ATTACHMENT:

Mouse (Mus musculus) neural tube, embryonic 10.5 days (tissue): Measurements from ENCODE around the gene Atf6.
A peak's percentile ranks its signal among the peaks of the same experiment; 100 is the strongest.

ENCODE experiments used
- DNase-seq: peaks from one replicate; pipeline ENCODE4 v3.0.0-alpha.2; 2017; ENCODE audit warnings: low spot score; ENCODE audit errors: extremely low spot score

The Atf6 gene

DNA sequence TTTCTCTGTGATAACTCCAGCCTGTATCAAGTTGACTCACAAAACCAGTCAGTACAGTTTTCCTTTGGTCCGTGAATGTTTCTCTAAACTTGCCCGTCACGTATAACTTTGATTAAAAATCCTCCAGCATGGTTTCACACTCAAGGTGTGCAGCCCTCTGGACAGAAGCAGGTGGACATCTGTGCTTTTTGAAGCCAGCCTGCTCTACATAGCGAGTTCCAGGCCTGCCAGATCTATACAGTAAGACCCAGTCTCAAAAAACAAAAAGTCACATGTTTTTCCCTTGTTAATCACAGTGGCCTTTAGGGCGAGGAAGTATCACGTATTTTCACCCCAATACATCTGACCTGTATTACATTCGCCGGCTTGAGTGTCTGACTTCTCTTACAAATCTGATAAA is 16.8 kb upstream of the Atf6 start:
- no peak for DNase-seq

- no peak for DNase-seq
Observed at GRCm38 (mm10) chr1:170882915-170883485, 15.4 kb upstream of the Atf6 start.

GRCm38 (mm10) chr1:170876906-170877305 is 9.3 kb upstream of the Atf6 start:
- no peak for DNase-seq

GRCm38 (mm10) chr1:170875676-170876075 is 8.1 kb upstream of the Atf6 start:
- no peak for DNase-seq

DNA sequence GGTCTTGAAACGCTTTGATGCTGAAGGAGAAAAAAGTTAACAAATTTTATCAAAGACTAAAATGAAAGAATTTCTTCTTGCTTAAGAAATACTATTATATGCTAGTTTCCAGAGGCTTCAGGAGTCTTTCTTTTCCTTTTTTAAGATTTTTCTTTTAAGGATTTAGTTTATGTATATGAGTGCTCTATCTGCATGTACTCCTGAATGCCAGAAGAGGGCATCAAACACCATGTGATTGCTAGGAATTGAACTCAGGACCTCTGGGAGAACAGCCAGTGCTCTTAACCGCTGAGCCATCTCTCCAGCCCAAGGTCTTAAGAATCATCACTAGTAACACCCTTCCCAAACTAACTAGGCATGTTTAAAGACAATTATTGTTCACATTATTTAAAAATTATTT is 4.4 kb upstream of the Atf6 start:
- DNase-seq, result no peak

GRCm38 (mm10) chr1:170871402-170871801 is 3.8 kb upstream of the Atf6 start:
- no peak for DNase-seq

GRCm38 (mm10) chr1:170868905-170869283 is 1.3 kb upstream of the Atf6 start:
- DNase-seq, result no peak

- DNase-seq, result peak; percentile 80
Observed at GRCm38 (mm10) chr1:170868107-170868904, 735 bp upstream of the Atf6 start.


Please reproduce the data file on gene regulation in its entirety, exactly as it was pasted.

Mouse (Mus musculus) neural tube, embryonic 10.5 days (tissue): Measurements from ENCODE around the gene Atf6.
A peak's percentile ranks its signal among the peaks of the same experiment; 100 is the strongest.

ENCODE experiments used
- DNase-seq: peaks from one replicate; pipeline ENCODE4 v3.0.0-alpha.2; 2017; ENCODE audit warnings: low spot score; ENCODE audit errors: extremely low spot score

The Atf6 gene

DNA sequence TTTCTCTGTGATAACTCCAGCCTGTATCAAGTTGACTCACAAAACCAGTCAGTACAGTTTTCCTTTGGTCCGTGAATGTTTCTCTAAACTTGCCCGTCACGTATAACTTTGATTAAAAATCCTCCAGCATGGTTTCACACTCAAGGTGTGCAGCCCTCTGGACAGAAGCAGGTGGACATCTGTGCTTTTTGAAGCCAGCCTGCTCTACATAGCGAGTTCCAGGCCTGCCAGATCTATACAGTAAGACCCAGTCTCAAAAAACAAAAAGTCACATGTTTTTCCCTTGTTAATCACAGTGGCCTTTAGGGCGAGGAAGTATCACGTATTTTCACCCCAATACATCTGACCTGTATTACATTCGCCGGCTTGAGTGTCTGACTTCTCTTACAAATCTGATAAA is 16.8 kb upstream of the Atf6 start:
- no peak for DNase-seq

- no peak for DNase-seq
Observed at GRCm38 (mm10) chr1:170882915-170883485, 15.4 kb upstream of the Atf6 start.

GRCm38 (mm10) chr1:170876906-170877305 is 9.3 kb upstream of the Atf6 start:
- no peak for DNase-seq

GRCm38 (mm10) chr1:170875676-170876075 is 8.1 kb upstream of the Atf6 start:
- no peak for DNase-seq

DNA sequence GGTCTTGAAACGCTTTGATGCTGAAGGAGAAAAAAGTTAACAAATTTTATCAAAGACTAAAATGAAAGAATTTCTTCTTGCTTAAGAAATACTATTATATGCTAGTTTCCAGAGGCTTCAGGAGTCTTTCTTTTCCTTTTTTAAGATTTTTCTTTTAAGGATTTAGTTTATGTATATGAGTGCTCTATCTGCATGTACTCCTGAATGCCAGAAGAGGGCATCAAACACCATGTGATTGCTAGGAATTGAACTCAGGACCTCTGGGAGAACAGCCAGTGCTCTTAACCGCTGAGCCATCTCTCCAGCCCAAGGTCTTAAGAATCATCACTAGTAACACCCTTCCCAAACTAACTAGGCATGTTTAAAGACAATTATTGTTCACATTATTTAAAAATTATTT is 4.4 kb upstream of the Atf6 start:
- DNase-seq, result no peak

GRCm38 (mm10) chr1:170871402-170871801 is 3.8 kb upstream of the Atf6 start:
- no peak for DNase-seq

GRCm38 (mm10) chr1:170868905-170869283 is 1.3 kb upstream of the Atf6 start:
- DNase-seq, result no peak

- DNase-seq, result peak; percentile 80
Observed at GRCm38 (mm10) chr1:170868107-170868904, 735 bp upstream of the Atf6 start.